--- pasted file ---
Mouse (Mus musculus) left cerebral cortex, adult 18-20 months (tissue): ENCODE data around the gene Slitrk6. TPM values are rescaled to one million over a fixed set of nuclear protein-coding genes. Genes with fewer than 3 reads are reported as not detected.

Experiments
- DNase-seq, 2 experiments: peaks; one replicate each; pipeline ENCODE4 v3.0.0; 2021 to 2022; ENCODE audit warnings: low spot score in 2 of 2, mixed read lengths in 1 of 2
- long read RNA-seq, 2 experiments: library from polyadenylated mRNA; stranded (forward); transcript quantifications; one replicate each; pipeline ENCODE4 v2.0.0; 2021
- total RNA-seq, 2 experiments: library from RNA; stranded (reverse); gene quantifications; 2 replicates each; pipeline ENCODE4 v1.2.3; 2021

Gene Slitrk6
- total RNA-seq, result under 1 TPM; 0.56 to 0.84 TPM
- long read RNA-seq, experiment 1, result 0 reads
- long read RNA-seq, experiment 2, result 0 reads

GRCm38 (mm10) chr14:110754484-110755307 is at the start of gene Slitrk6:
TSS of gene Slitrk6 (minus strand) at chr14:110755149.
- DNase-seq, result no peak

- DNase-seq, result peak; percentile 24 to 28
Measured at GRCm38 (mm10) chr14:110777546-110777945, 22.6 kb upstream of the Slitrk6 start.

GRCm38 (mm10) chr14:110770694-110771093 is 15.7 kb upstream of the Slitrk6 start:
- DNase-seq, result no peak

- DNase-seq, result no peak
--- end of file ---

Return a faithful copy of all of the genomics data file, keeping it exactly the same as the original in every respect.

Mouse (Mus musculus) left cerebral cortex, adult 18-20 months (tissue): ENCODE data around the gene Slitrk6. TPM values are rescaled to one million over a fixed set of nuclear protein-coding genes. Genes with fewer than 3 reads are reported as not detected.

Experiments
- DNase-seq, 2 experiments: peaks; one replicate each; pipeline ENCODE4 v3.0.0; 2021 to 2022; ENCODE audit warnings: low spot score in 2 of 2, mixed read lengths in 1 of 2
- long read RNA-seq, 2 experiments: library from polyadenylated mRNA; stranded (forward); transcript quantifications; one replicate each; pipeline ENCODE4 v2.0.0; 2021
- total RNA-seq, 2 experiments: library from RNA; stranded (reverse); gene quantifications; 2 replicates each; pipeline ENCODE4 v1.2.3; 2021

Gene Slitrk6
- total RNA-seq, result under 1 TPM; 0.56 to 0.84 TPM
- long read RNA-seq, experiment 1, result 0 reads
- long read RNA-seq, experiment 2, result 0 reads

GRCm38 (mm10) chr14:110754484-110755307 is at the start of gene Slitrk6:
TSS of gene Slitrk6 (minus strand) at chr14:110755149.
- DNase-seq, result no peak

- DNase-seq, result peak; percentile 24 to 28
Measured at GRCm38 (mm10) chr14:110777546-110777945, 22.6 kb upstream of the Slitrk6 start.

GRCm38 (mm10) chr14:110770694-110771093 is 15.7 kb upstream of the Slitrk6 start:
- DNase-seq, result no peak

- DNase-seq, result no peak